C-SID2 (Console Switch Interface Deluxe 2)

Black arcade stick with blue joystick and buttons, adapted, and with a low-profile external round joystick attached with large switches.

Pictured top is a "C-SID2" (an adapted Mayflash arcade stick) with MERU Moozi joystick and accessibility switches attached. Pictured below that is shows an attached Xbox One joypad which works simultaneously.

All manner of controls can be formed from this, including Tentacular attachments. Works on Xbox 360, Xbox One, PS3, PS4, PC and others. Click on the picture above to read the current draft of instructions to find out more. Should be in the OneSwitch.org.uk Accessible Gaming shop soon.

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More Musicless Musicvideos here. Found via Mel Croucher.


Occupational Therapists as Hackers and Makers in Accessible Design

"OTs were the original makers, and we don’t make as much as we used to..... we can be making things, we can be doing these things ourselves. We have to embrace making again. We have to look at things differently, look outside of the box, and not go straight to the catalogue".

Via Holly Cohen's TED Talk: Occupational Therapists as Hackers and Makers in Accessible Design.

OTs were certainly amongst the original makers (alongside teachers, family members and so on) from the 1970s onwards with switch adaptations of toys. It's true too that many toys are really easy to adapt, and more is needed. Definitely much more is needed for older kids as the range seems quite small these days.


Eye Conductor

For someone needing/wishing to create music using eye and facial movements alone, Eye Conductor looks like an exciting and affordable way to do so. It's based upon custom software, a $99 EyeTribe eye-tracker, web-cam and FaceTracker. Definitely one to keep an eye on at andreasrefsgaard.dk.

Via: Synthtopia

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One Switch Arcade

One Switch games were born in Amusement arcades (see the 1930s Rotary Merchandiser at the bottom of this post) but it's good to see them going through quite a revival over the past few years. If only the games would have a 3.5mm mono socket fitted, so people could play the games using an accessibility switch....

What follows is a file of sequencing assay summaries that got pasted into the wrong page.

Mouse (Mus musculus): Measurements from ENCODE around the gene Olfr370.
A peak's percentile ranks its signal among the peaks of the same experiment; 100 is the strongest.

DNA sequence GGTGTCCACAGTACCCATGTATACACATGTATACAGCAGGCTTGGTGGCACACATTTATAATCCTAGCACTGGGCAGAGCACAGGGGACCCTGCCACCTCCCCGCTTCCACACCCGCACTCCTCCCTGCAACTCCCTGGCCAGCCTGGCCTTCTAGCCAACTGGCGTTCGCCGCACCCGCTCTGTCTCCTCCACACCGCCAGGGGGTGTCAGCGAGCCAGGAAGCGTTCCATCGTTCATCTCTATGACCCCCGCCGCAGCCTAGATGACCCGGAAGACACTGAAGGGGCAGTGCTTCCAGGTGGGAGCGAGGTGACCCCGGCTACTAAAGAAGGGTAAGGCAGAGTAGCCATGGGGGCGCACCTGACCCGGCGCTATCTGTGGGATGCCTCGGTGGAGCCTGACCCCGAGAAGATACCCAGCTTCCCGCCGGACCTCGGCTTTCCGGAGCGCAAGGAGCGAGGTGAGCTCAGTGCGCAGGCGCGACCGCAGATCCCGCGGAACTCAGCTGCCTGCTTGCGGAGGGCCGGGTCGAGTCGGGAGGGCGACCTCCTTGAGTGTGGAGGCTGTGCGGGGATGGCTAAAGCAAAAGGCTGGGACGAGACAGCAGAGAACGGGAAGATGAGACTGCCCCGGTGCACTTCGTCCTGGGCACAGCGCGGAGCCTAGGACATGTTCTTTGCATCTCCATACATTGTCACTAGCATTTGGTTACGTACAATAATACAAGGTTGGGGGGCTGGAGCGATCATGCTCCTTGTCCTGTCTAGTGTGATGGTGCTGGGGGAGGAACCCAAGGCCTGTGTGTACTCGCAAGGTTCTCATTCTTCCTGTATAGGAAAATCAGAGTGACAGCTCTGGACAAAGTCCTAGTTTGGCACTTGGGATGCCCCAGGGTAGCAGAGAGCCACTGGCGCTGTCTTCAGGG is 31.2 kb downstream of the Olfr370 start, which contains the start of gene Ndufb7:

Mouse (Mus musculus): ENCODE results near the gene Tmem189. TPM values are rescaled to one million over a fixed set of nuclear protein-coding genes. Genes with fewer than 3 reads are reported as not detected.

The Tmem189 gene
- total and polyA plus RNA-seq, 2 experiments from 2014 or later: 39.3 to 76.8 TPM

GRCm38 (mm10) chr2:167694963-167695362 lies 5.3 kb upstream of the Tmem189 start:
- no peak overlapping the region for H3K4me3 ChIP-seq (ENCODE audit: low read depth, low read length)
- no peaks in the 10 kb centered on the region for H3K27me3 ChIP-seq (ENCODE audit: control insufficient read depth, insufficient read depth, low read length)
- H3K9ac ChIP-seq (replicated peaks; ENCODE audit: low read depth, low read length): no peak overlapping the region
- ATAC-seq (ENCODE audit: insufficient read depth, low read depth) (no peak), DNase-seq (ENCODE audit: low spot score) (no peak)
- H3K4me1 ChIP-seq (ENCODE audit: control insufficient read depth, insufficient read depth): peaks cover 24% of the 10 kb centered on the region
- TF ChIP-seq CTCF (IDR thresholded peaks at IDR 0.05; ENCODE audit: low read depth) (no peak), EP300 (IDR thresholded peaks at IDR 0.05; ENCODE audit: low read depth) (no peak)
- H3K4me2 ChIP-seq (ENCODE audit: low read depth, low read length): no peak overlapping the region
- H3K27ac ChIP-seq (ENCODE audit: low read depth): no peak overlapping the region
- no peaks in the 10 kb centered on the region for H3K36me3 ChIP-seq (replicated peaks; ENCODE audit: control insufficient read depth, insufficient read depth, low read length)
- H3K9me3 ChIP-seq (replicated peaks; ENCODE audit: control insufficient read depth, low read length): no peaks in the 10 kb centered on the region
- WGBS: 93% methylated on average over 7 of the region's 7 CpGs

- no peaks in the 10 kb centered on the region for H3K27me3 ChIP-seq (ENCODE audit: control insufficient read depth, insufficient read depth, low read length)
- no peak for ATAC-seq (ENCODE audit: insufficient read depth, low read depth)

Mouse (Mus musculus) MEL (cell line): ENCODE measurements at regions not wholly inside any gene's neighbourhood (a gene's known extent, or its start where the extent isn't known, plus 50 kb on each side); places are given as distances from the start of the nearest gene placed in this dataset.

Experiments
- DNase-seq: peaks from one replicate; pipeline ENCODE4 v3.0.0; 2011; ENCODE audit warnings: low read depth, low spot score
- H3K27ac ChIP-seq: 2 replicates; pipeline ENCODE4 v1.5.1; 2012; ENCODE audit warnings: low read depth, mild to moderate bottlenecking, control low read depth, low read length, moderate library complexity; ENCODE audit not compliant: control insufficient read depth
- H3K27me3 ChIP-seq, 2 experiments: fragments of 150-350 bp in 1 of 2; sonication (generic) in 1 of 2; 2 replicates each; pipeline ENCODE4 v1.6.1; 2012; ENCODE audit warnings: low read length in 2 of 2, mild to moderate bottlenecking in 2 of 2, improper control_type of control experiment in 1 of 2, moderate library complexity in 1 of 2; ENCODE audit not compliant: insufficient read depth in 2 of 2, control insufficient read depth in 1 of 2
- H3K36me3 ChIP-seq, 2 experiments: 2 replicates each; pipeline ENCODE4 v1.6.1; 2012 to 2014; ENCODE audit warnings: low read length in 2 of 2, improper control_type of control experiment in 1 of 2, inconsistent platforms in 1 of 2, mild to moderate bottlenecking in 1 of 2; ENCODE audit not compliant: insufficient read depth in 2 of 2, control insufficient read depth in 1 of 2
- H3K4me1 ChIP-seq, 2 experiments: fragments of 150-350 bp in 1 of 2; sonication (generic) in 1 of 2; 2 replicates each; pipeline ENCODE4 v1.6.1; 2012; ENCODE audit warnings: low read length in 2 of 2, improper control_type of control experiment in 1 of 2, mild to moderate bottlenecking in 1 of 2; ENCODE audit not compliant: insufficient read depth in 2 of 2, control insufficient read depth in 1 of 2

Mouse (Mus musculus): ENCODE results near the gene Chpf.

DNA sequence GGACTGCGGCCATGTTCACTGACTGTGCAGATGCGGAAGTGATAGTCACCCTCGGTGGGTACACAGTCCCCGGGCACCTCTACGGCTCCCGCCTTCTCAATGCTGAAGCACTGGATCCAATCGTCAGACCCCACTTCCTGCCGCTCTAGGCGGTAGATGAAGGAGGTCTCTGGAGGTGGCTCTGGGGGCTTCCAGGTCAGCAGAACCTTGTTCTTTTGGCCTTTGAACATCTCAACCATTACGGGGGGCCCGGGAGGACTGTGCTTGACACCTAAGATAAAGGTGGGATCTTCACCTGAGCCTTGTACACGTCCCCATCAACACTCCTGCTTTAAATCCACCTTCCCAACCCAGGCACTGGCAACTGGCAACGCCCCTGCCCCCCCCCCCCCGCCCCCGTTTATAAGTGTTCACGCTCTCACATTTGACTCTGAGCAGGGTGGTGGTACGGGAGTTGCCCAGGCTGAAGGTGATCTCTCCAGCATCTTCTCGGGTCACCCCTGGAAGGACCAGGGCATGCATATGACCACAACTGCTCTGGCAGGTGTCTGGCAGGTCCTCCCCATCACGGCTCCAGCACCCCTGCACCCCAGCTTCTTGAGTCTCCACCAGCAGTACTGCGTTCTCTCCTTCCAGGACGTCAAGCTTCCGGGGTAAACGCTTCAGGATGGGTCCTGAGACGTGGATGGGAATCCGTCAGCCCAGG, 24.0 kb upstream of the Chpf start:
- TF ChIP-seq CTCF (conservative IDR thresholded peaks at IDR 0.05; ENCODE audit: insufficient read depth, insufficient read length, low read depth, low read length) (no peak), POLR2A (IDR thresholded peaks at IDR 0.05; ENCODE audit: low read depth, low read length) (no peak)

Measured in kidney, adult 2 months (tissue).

Read more »

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FIFA 16: Accessibility Boosts

This short video demonstrates three brilliant access features in FIFA 16.

1. Two-button mode: Although off-line only (who knows why) this allows some physically disabled players to use a wide range of controls, as well as simply offering a more accessible method of play.

2. Broad difficulty level adjustment: Hugely beneficial for a people finding FIFA too hard. You can make your own team far more accurate, and your opponent far less accurate.

3. Player direction recticle: Your active player is encircled by a kind of recticle, that tells you what way you are pushing the stick. Enormously useful for the method shown with 0 stick and 2 buttons.

Fingers crossed EA will soon include an on-line mode enabling two-button mode for head-to-head friendly games at least.

The FIFA 16 two-button profiles were created with thanks to SpecialEffect.org.uk.


One Switch: In the Pipe

OneSwitch Accessible Gaming Set-up

Some accessible controllers in the OneSwitch.org.uk pipe. Top two pictures are of my C-SID replacement. As well as accessibility switches, it allows for a team-controller (analogue) joypad to be used and optional (digital) MERU Moozi  or Atari D9 standard joystick. It will also optionally come with a Titan One adapter with some custom profiles to make play easier.

The adapted impact will offer a very affordable way to get basic switch access to a PC. Both will work with the free One Switch Pulse / Gaming Redux system.

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GameBlast16: William Merritt Centre

The pictures above are a few from the brilliant William Merritt Centre at Gameblast16 in February. I was particularly chuffed to see that Colin and Maxine had programmed their own custom OneSwitch Pulse profiles to play Zelda on the Wii-U for team-play. Also that the sound switch was working out well. More news on all of that soon with hopes for greater power.

For the SpecialEffect fundraiser event Gameblast16, people across the country, and possibly the world, played marathon gaming events. The aim is to raise awareness and cash to support SE's on-going work to remove barriers from otherwise disabled people wanting to play games.  For many people, without the likes of SpecialEffect, finding accessible solutions can be an expensive, confusing and sometimes fruitless endeavour.

You should be able to see Tekken being played one-switch style here for a short time: http://www.twitch.tv/wmcgamers/v/50900359 (around 2 minutes 20 seconds in).

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